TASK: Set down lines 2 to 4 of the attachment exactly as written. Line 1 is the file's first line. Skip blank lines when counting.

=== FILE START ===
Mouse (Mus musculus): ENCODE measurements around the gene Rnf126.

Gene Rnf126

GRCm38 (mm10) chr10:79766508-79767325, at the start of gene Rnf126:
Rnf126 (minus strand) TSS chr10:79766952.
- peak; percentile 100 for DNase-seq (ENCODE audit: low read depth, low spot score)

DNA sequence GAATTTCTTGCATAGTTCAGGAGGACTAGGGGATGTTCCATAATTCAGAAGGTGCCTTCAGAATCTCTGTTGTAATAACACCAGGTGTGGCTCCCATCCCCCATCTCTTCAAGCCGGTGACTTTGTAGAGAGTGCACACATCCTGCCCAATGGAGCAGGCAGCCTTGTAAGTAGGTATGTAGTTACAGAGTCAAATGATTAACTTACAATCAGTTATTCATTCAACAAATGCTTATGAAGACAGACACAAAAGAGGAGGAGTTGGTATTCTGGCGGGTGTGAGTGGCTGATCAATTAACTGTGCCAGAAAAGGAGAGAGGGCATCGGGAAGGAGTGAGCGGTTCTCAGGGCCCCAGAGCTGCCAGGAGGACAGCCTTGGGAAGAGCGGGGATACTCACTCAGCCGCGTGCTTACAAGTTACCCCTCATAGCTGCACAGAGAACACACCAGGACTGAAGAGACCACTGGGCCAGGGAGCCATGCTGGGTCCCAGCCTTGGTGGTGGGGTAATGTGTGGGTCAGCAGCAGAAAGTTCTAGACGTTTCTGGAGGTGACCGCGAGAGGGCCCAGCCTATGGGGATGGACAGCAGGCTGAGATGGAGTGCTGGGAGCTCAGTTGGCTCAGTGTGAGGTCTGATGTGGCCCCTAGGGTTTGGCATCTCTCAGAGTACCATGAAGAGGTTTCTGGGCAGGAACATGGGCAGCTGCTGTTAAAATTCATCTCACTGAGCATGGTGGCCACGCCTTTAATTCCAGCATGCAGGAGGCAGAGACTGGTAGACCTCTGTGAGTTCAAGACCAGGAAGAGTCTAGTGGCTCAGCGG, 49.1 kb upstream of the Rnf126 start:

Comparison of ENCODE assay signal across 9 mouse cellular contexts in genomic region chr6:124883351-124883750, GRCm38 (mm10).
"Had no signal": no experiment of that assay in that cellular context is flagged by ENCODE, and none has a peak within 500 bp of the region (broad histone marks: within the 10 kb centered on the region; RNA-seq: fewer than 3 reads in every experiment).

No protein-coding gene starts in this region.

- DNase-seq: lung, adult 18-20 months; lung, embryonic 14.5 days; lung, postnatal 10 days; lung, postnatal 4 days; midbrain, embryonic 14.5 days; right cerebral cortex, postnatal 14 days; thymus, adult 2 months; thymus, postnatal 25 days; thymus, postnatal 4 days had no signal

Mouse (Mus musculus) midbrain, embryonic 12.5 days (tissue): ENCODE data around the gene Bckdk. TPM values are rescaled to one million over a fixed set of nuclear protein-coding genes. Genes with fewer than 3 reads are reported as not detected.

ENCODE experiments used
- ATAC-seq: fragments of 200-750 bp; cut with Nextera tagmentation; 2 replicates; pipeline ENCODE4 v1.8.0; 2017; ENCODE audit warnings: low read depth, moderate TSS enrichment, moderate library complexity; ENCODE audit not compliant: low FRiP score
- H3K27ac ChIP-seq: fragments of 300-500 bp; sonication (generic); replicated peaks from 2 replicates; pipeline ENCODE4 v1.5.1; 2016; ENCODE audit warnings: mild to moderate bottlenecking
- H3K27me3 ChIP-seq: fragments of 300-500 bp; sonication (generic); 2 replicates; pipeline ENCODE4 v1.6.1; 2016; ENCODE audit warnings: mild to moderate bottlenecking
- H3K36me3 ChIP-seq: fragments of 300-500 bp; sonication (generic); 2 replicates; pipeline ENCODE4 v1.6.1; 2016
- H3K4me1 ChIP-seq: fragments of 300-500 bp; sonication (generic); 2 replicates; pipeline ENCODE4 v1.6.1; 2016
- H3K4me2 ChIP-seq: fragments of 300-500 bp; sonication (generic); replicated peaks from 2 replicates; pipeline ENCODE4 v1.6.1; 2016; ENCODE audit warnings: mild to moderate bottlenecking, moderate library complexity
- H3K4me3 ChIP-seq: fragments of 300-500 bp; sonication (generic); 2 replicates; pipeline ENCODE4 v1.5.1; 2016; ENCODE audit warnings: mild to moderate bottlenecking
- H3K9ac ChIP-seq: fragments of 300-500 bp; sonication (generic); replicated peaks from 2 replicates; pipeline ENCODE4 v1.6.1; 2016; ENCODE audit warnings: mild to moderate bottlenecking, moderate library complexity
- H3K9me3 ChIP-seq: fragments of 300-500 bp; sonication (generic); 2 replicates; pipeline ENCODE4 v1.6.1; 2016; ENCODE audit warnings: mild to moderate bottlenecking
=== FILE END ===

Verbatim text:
Gene Rnf126

GRCm38 (mm10) chr10:79766508-79767325, at the start of gene Rnf126:
Rnf126 (minus strand) TSS chr10:79766952.